As people age, they also become increasingly homebound and get less sun exposure. Proper diet and supplements are therefore key for many. Fortified foods have become common in the United States, Canada, and Finland, where daily food items like milk, cheese, yogurt, and orange juice, are fortified with vitamin D either by law or voluntarily.
Why Chileans Need To Worry
Winter and decreased sun exposure might further complicate the Covid-19 situation in Chile. There has been vitamin D deficiency or insufficiency in both men and women of all ages throughout the country and it is more noticeable in wintertime.
Chile has recorded the lowest intake of vitamin D among Latin American nations. The Chilean population barely reaches 25 percent of the recommended daily vitamin D intake. For example, only 17 percent of Chileans surveyed met the recommendation to consume fatty fish twice a week, which is touted as the best dietary source of Vitamin D.
The inhabitants of extreme latitudes are particularly at high risk due to low sun exposure, e.g., Aysén and Magallanes. The distribution of solar rays being dependent on the unique geographical shape of Chile, solar radiation may not be sufficient from Concepción south, in the autumn and winter.
An alternate route of providing vitamin D is being investigated under the Nutrition and Dietetics Program at Pontificia Universidad Católica, Santiago. Nutritionists from the university’s faculty of medicine are studying a list of foods to fortify that Chileans typically eat. For example, items like bread, oil, milk, and flour are commonly consumed in Chile and readily available to a larger part of the population at a low cost compared to oily fishes.
The Path Forward?
It might be useful to check vitamin D levels in elderly people (≥ age 70) throughout the country and those with bone or muscle diseases such as osteoporosis and osteoporotic fractures, those who use medications that interfere with vitamin D metabolism, and those who suffer from liver or kidney damage. This data will be useful in managing in Covid-19 cases throughout the country as it is an emerging, rapidly evolving situation.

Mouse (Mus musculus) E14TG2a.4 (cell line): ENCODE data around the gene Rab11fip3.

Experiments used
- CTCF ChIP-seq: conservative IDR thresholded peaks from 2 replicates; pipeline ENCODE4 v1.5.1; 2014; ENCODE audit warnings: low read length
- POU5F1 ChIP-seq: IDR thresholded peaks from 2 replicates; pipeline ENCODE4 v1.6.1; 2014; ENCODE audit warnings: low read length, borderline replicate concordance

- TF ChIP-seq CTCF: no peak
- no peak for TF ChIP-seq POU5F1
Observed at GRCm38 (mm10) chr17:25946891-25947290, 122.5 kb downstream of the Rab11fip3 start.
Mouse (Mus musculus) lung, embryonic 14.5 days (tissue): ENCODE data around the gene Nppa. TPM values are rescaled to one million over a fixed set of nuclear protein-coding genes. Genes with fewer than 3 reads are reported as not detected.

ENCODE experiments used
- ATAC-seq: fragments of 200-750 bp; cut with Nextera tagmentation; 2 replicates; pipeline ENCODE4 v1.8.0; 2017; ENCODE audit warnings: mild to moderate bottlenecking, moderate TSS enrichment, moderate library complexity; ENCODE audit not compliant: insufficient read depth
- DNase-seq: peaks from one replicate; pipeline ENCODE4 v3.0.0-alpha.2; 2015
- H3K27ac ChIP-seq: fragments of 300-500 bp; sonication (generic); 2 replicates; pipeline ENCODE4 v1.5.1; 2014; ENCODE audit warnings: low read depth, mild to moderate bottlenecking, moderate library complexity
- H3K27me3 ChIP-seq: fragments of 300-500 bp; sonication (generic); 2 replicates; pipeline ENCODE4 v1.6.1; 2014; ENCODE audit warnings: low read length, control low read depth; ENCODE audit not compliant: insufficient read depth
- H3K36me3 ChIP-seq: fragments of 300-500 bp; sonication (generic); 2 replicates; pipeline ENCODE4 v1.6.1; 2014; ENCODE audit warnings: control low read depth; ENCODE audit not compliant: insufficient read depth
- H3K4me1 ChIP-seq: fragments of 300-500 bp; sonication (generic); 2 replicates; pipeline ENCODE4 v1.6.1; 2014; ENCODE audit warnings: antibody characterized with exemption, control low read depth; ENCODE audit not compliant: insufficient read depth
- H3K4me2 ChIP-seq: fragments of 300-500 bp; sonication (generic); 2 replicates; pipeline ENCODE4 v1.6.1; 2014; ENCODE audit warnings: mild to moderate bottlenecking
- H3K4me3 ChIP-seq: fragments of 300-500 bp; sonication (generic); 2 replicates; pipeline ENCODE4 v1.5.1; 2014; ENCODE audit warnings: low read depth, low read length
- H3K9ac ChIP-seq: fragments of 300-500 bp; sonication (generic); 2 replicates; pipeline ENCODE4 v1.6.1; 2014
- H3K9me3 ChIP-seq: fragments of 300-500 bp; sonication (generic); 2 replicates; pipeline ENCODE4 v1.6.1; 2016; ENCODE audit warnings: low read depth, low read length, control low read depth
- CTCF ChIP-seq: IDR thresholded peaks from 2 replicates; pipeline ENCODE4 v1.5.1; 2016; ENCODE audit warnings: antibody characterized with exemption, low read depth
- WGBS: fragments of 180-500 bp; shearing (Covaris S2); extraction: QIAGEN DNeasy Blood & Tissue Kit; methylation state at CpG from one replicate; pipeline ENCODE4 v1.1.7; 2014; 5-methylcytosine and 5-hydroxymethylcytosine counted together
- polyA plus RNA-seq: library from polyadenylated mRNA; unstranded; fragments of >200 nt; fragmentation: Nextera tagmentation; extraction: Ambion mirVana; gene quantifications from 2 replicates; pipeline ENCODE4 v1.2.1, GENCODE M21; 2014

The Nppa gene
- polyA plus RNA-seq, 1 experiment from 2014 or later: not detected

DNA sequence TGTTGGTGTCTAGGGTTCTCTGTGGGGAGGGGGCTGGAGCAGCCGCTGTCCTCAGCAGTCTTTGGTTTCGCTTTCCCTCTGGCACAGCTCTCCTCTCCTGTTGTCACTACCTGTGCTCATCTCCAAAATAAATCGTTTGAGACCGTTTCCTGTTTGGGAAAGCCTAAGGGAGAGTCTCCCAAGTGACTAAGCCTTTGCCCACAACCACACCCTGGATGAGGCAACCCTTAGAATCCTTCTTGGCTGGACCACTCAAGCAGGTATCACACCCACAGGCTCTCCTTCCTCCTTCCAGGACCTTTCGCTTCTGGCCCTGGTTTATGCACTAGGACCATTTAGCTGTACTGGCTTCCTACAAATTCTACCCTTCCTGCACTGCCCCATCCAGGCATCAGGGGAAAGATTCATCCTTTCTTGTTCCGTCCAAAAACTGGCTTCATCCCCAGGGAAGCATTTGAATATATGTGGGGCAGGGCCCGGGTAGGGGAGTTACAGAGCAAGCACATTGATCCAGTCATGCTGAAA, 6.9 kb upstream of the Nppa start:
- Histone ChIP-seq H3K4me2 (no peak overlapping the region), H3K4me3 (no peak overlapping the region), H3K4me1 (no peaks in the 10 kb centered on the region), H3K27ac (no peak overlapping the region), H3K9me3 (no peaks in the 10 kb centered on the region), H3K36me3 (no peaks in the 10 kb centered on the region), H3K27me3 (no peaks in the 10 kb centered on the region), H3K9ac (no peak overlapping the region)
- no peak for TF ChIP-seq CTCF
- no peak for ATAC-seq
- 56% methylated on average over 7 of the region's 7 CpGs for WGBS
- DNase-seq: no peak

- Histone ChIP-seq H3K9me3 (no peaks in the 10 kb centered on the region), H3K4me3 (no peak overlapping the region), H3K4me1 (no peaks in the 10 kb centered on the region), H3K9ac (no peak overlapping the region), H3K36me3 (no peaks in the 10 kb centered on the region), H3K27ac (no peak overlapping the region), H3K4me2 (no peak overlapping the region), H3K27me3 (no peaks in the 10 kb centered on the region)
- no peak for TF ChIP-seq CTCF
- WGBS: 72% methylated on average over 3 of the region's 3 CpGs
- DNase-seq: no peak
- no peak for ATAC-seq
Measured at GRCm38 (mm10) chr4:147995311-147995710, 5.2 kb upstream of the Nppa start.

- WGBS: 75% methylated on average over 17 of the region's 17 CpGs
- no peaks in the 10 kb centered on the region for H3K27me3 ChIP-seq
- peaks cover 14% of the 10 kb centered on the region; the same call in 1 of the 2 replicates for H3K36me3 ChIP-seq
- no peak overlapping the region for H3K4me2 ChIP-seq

Given that over 85 percent of Chile’s population is urban and that Santiago is the epicenter of ongoing coronavirus infection, residents’ lifestyle should be a concern for the public health system. Average vitamin D levels should be surveyed and the extent of sun avoidance, the use of sunscreen due to fear of UV-induced skin cancer, daily proportion of vitamin D rich diet and supplements, and the use of fortified food should all be studied.
The link between severe Covid-19 cases and vitamin D deficiency, however, has mainly been established by observational studies to date since the pandemic began. This should be taken with a grain of salt and hence cannot be used to inform public policy as there is no clinical data.
Dr. Mahesh Balwant Khot is working as a postdoctoral scientist at Biotechnology Centre of University of Concepcion at Concepcion campus of Chile. Dr. Mahesh is handling a FONDECYT, Goverment of Chile funded project, on biodiesel production from a newly isolated yeast obtained from Valdivian temperate forest ecosystem of southern Chile. He obtained his Ph.D. in microbiology from Shivaji University, Kolhapur and University of Pune in India.